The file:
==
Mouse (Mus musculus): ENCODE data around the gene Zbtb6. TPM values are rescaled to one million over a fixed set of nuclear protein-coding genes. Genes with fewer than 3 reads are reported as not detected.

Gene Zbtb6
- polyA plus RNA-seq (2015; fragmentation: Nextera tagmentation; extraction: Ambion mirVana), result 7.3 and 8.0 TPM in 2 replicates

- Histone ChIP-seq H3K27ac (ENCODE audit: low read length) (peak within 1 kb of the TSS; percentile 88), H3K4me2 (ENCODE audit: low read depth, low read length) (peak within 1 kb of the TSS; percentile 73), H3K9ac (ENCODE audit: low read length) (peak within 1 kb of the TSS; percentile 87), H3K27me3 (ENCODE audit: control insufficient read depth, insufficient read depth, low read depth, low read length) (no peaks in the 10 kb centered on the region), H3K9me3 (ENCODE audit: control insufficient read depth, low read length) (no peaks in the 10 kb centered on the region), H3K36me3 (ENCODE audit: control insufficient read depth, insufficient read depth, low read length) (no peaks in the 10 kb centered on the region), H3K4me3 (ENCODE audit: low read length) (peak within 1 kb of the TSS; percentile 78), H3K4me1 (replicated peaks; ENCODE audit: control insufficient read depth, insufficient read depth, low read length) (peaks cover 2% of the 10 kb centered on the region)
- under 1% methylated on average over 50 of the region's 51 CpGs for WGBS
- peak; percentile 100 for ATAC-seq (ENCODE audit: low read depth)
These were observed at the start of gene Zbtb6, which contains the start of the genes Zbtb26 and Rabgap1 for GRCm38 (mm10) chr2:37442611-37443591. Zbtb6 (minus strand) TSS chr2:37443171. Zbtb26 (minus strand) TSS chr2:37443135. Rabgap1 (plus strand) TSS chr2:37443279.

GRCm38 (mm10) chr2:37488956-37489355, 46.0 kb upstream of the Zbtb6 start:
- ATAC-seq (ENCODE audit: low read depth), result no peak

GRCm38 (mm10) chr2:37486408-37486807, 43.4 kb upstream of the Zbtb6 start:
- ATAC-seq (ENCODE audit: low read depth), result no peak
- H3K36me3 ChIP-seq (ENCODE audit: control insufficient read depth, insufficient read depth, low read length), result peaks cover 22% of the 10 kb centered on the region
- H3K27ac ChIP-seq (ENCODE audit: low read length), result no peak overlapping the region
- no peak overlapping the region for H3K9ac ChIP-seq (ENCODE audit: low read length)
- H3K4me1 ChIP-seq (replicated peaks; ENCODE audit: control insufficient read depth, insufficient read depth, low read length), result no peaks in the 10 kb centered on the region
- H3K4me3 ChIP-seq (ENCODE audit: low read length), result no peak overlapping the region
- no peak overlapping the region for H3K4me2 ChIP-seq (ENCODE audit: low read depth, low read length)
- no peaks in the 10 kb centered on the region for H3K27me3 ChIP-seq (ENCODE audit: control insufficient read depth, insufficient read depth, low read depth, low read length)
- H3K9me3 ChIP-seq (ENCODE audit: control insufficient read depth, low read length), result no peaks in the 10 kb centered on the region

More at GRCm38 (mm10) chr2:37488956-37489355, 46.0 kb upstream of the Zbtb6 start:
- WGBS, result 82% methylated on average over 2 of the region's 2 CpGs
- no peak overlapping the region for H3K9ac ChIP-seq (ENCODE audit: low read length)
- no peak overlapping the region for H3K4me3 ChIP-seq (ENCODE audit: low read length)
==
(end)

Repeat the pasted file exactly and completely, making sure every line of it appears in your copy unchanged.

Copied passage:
Mouse (Mus musculus): ENCODE data around the gene Zbtb6. TPM values are rescaled to one million over a fixed set of nuclear protein-coding genes. Genes with fewer than 3 reads are reported as not detected.

Gene Zbtb6
- polyA plus RNA-seq (2015; fragmentation: Nextera tagmentation; extraction: Ambion mirVana), result 7.3 and 8.0 TPM in 2 replicates

- Histone ChIP-seq H3K27ac (ENCODE audit: low read length) (peak within 1 kb of the TSS; percentile 88), H3K4me2 (ENCODE audit: low read depth, low read length) (peak within 1 kb of the TSS; percentile 73), H3K9ac (ENCODE audit: low read length) (peak within 1 kb of the TSS; percentile 87), H3K27me3 (ENCODE audit: control insufficient read depth, insufficient read depth, low read depth, low read length) (no peaks in the 10 kb centered on the region), H3K9me3 (ENCODE audit: control insufficient read depth, low read length) (no peaks in the 10 kb centered on the region), H3K36me3 (ENCODE audit: control insufficient read depth, insufficient read depth, low read length) (no peaks in the 10 kb centered on the region), H3K4me3 (ENCODE audit: low read length) (peak within 1 kb of the TSS; percentile 78), H3K4me1 (replicated peaks; ENCODE audit: control insufficient read depth, insufficient read depth, low read length) (peaks cover 2% of the 10 kb centered on the region)
- under 1% methylated on average over 50 of the region's 51 CpGs for WGBS
- peak; percentile 100 for ATAC-seq (ENCODE audit: low read depth)
These were observed at the start of gene Zbtb6, which contains the start of the genes Zbtb26 and Rabgap1 for GRCm38 (mm10) chr2:37442611-37443591. Zbtb6 (minus strand) TSS chr2:37443171. Zbtb26 (minus strand) TSS chr2:37443135. Rabgap1 (plus strand) TSS chr2:37443279.

GRCm38 (mm10) chr2:37488956-37489355, 46.0 kb upstream of the Zbtb6 start:
- ATAC-seq (ENCODE audit: low read depth), result no peak

GRCm38 (mm10) chr2:37486408-37486807, 43.4 kb upstream of the Zbtb6 start:
- ATAC-seq (ENCODE audit: low read depth), result no peak
- H3K36me3 ChIP-seq (ENCODE audit: control insufficient read depth, insufficient read depth, low read length), result peaks cover 22% of the 10 kb centered on the region
- H3K27ac ChIP-seq (ENCODE audit: low read length), result no peak overlapping the region
- no peak overlapping the region for H3K9ac ChIP-seq (ENCODE audit: low read length)
- H3K4me1 ChIP-seq (replicated peaks; ENCODE audit: control insufficient read depth, insufficient read depth, low read length), result no peaks in the 10 kb centered on the region
- H3K4me3 ChIP-seq (ENCODE audit: low read length), result no peak overlapping the region
- no peak overlapping the region for H3K4me2 ChIP-seq (ENCODE audit: low read depth, low read length)
- no peaks in the 10 kb centered on the region for H3K27me3 ChIP-seq (ENCODE audit: control insufficient read depth, insufficient read depth, low read depth, low read length)
- H3K9me3 ChIP-seq (ENCODE audit: control insufficient read depth, low read length), result no peaks in the 10 kb centered on the region

More at GRCm38 (mm10) chr2:37488956-37489355, 46.0 kb upstream of the Zbtb6 start:
- WGBS, result 82% methylated on average over 2 of the region's 2 CpGs
- no peak overlapping the region for H3K9ac ChIP-seq (ENCODE audit: low read length)
- no peak overlapping the region for H3K4me3 ChIP-seq (ENCODE audit: low read length)